We’re in India, After all

Goa and the rise of Hindi

by Pedro Menezes

A sign in hindi at Donapaula

 

We’re in India, After all

Is Hindi already the most spoken language in Goa, even more so than the local tongues Konkani and Marathi? In the absence of any surveys done, the verdict on this will have to be reserved. But there is no escaping Hindi wherever you go: on the beach, in beach shacks, in coastal restaurants, in the markets, in buses, and even in government offices.

So much so that it has set the alarm bells ringing, and this past week, the Goa government, in one of its most decisive acts relating to language, made Konkani or Marathi compulsory in all schools up to the 10th standard, so that the coming generations of Goans continue to speak their ‘original’ languages. And from being compulsory, Hindi has now been made the second optional language.

How all this came to be is quite a complex and interesting story, and has a lot to do with ‘identity’. Will Goans continue to cling to their Goan identity, or will we be happy being Indians first?

Sixty years ago, the first Prime Minister of India, Jawaharlal Nehru, decided that Hindi should be taught in schools all over the country as a ‘link’ language, along with English, so as to avoid the fragmentation of the country along linguistic lines. The other reason was to unite the different cultural groups and give them a sense of ‘Indian identity’.

Soon after Independence in 1947, in the early 1950’s, the states were reorganised along linguistic lines. So Marathi speaking areas were made into Maharashtra, while Gujarati speaking areas became Gujarat. And so on.

When Nehru also decided that Hindi should be taught all over the country along with English to mitigate the linguistic separations, there was large scale opposition to what many said was the ‘imposition’ of Hindi on them, Hindi being seen as the language of north Indians.

But in hindsight, linguistic experts today marvel that even in Tamil Nadu, which had most vociferously opposed Hindi, today Hindi is easily understood and spoken.

Cut to Goa. Goa became a part of India in 1961. Till then Portuguese was the official language and the language largely used in schools and higher educational institutions. That changed after Liberation in 1961 when Goa’s educational system was brought under the ambit of the Maharashtra educational system. English became the mode of education, and Hindi was made compulsory in schools. Some have accused the government of pandering to pro-Konkani constituents by reversing the longstanding policy. True or not, it seems clear the decision to make Hindi optional is a byproduct of deep-seated Goan fears of being swallowed up by giant India.

Meanwhile, Goa has become a hot tourist destination, and according to the government, 3.1 million tourists visited Goa in 2013. Of this, 2.6 million were domestic tourists from all the different linguistic regions of India. Obviously, nobody here is going to understand their local languages or mother tongues in Goa. How do all those people speaking Assamese, Manipuri, Bhojpuri, Tamil, Telugu, Kannada, Gujarati, Bengali and so on communicate when they wander around and partake of the delights in Goa?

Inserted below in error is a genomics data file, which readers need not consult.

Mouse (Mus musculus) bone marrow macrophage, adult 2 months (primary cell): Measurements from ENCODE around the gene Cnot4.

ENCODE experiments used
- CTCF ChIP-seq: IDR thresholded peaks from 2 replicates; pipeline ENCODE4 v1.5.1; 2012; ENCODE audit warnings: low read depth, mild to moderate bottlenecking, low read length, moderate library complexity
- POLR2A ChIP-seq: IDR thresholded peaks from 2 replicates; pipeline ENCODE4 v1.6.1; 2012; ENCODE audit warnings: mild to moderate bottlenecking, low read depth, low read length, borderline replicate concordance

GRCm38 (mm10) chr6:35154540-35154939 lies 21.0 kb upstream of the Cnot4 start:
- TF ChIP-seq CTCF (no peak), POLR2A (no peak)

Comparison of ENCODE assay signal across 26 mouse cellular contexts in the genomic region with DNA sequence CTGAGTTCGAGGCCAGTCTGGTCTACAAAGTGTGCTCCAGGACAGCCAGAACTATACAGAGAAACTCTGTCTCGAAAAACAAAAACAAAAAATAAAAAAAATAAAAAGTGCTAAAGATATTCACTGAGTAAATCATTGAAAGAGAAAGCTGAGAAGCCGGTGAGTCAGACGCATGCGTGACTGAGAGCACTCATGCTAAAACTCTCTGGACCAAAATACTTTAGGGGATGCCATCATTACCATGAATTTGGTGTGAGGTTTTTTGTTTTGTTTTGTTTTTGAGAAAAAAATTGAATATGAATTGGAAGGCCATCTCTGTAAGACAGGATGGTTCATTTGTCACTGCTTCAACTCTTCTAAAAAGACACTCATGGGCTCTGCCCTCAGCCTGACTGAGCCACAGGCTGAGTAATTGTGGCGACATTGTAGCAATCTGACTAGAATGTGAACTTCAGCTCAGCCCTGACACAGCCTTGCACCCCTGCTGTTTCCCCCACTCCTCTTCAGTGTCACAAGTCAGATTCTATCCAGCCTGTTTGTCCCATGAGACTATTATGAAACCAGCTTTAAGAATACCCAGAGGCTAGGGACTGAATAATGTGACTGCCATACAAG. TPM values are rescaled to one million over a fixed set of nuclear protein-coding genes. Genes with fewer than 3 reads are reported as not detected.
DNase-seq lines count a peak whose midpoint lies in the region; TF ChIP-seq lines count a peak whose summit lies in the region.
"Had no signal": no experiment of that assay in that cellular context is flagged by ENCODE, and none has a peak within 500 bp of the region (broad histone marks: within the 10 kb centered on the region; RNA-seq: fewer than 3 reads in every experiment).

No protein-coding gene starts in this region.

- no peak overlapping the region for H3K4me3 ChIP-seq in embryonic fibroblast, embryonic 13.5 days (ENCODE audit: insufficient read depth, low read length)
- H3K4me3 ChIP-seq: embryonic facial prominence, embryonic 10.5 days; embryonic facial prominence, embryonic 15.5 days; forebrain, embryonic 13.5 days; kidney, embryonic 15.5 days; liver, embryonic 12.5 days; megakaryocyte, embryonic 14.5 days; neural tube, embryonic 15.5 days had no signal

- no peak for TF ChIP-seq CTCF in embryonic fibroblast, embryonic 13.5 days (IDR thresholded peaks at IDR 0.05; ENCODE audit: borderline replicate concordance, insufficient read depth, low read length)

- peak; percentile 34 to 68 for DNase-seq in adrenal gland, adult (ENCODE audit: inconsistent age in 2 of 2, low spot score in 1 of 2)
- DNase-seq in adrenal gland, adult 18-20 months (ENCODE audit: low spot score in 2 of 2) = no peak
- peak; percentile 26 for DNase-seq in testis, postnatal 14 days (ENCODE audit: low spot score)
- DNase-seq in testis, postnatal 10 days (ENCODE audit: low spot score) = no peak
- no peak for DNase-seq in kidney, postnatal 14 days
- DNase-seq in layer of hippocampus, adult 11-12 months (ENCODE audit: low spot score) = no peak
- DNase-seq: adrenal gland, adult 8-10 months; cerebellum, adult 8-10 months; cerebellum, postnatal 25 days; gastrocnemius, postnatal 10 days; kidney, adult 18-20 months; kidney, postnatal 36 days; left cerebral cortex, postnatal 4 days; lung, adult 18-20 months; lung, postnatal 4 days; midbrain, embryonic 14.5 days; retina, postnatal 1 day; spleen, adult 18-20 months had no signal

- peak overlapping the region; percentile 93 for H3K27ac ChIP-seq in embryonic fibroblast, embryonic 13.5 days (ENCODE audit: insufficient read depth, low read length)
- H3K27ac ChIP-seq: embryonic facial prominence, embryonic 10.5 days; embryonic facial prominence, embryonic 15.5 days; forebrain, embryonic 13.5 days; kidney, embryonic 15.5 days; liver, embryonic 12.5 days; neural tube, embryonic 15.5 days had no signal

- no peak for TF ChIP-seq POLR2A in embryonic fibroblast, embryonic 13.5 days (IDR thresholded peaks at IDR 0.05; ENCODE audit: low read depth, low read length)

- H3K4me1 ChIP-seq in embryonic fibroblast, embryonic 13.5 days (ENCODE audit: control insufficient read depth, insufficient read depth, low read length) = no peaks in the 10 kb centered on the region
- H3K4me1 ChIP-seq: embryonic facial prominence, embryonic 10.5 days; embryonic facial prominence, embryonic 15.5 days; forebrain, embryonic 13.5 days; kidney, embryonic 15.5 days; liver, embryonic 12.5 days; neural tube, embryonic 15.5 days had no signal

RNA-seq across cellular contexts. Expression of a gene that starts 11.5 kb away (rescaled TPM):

They usually do so in Hindi because most of the work force in shacks, hotels, and almost everywhere else in Goa are migrant workers who speak reasonably good Hindi after having grown up on a diet of Bollywood potboilers. The rest have picked up a smattering of English, and a good number are now picking up Russian.

Any non-Goan who has done business in Goa’s tourism belt knows the story. Tinky, a hotelier in Baga who is originally from Mumbai, says, “Why should we speak Konkani when it’s not our mother tongue and not even convenient? Goans are not even one percent of our customers, all my staff are non-Goans because our food is non-Goan. Sure, after being in Goa for so many years, I have picked up a few words of Konkani, but I get by with Hindi because it’s the most convenient way to communicate with my suppliers and customers.”

Of course, much of this is not really literature-quality Hindi, but what is known as ‘Bombaiya Hindi’, the hotchpotch created by the Hindi of Bollywood movies meeting the regional language of a person. That’s because most Indian languages have evolved from Sanskrit, and superficially, there are a lot of similar words across different languages. For example, the numbers: ek, do, teen, etc, are quite similar across Hindi, Marathi and Konkani.

I always used to wonder why the local vegetable vendors in the market in Candolim where I live would speak to me in Hindi even though I would start the conversation in Konkani. Then one day I overheard a conversation between a vendor and another person like me, a Goan who had spent a major part of his life in Mumbai speaking Hindi most of the time. That person was speaking Konkani with a pronounced Hindi tilt; the numbers, especially, were more Hindi than Konkani. And though that person made a brave attempt to speak what he thought was Konkani (just like I was also doing to reassert my Goan identity), what was actually being spoken by him was more Hindi than Konkani! It hit me. The vendors switched away from Konkani because I came off to them as a Hindi speaker.

Strange are the twists and turns of history. A little over 50 years since the Portuguese were sent packing, barely anybody speaks Portuguese in Goa today. That’s 450 years of Portuguese linguistic legacy gone into oblivion. And now a new legacy is being created by Portugal’s successor: India itself.

 

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